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Commercial real estate transactions are contractual – buyer and seller both agree to do something in return for consideration – something of value. So, what happens if the seller decides arbitrarily that he doesn’t want to complete the deal? As I am not an attorney, I will not delve into the legality of such a position but rather explore the situation as a layman.
A normally motivated buyer and seller will negotiate a purchase price, enter an agreement which outlines the contingency period and closing date, deliver the signed agreement and an earnest money deposit to escrow and proceed.
Occasionally, the deal hits a snag. Generally, we see said “snags” on the buyer’s side as the buyer discovers something untoward in his investigation of the property – air conditioners that don’t condition, a roof that leaks, a percolating fuel tank, higher expenses than expected, an appraisal less than the agreed upon price, or some other nuisance. The good news is the buyer is protected if the “snag” is discovered during his contingency (due diligence) period. Typically, the buyer requests a price reduction from the seller or simply cancels the deal if the buyer perceives the problem is too big too fix with money. Certainly, the buyer has the option to look past the snag and proceed – but few do so. Once the buyer has satisfied himself, he waives contingencies, allows his earnest money to be non-refundable and marches toward the close of escrow. The buyer can still cancel, but simply loses his deposit.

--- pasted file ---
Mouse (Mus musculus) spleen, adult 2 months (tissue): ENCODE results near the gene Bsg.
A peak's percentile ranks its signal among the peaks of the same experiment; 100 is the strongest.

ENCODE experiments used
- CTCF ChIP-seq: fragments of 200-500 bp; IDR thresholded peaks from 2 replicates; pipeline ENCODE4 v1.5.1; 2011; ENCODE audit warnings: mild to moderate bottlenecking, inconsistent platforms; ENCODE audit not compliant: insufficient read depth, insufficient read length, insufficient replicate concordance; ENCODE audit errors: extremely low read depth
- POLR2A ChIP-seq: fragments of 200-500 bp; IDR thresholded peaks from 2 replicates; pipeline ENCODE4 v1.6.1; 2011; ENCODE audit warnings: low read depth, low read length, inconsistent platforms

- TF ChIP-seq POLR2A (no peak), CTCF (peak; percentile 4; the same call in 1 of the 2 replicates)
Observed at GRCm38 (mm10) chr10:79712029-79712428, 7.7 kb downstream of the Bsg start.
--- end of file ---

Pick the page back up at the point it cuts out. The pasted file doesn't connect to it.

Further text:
Once a seller has agreed to sell, however, and the buyer completes his side of the deal, the seller doesn’t have an escape hatch – lest he encounters a specific performance action by the buyer.
I’ve witnessed a couple of sellers, in my years in the trenches, who refuse to close. Most frequently, its a ploy to extract some blood from the brokers. A high stakes game of poker ensues – he who blinks first loses. One seller in particular did refuse to close and convinced the buyer to allow him to cancel the deal for a small monetary settlement – rare but it does happen. Fortunately, in that case, the buyer was an investor – a buyer relying upon the rent not a buyer planning to occupy the building for his company. Consequently, aside from some wasted time and money, the buyer wasn’t harmed.